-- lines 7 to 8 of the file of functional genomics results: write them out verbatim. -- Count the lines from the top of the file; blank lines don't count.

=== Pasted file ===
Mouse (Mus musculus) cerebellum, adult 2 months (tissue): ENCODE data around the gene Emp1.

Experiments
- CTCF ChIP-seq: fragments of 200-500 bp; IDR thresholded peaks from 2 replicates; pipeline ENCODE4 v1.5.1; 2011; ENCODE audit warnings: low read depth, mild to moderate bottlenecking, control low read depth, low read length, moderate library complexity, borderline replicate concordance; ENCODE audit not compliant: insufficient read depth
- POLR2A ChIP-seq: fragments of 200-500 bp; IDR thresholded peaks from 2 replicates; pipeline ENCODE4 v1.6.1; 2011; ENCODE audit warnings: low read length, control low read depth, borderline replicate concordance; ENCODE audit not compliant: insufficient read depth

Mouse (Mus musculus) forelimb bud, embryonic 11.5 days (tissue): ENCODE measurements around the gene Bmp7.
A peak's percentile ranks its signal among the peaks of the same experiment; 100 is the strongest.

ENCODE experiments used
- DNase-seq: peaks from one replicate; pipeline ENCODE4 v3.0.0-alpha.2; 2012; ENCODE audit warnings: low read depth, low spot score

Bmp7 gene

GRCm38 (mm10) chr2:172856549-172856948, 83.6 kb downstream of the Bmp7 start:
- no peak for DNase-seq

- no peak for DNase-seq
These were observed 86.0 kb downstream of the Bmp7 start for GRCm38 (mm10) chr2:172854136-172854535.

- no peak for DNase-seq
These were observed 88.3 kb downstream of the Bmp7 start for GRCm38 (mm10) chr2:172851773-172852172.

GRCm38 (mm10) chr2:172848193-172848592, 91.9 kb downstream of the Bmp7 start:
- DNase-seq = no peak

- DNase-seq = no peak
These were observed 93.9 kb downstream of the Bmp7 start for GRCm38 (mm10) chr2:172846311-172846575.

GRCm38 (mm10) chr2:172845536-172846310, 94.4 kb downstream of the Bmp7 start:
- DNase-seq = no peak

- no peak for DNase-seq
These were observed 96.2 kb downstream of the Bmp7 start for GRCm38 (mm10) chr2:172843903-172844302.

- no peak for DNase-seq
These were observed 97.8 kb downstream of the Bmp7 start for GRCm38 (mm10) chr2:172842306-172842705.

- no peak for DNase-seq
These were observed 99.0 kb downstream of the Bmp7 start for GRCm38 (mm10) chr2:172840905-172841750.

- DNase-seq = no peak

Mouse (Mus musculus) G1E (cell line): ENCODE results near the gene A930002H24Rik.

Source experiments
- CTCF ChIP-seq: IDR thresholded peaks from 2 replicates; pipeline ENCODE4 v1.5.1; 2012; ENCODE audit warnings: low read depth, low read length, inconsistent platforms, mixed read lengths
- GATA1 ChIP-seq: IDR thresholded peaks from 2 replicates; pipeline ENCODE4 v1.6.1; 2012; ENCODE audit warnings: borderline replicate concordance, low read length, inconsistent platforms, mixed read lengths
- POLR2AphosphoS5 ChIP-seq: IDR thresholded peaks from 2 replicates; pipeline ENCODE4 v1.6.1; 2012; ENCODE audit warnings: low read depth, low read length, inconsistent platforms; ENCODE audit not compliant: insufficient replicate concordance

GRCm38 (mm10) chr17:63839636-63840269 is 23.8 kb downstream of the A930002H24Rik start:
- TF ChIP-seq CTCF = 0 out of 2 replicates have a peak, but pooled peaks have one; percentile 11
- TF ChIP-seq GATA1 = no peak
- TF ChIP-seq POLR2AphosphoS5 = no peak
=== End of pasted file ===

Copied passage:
ENCODE experiments used
- DNase-seq: peaks from one replicate; pipeline ENCODE4 v3.0.0-alpha.2; 2012; ENCODE audit warnings: low read depth, low spot score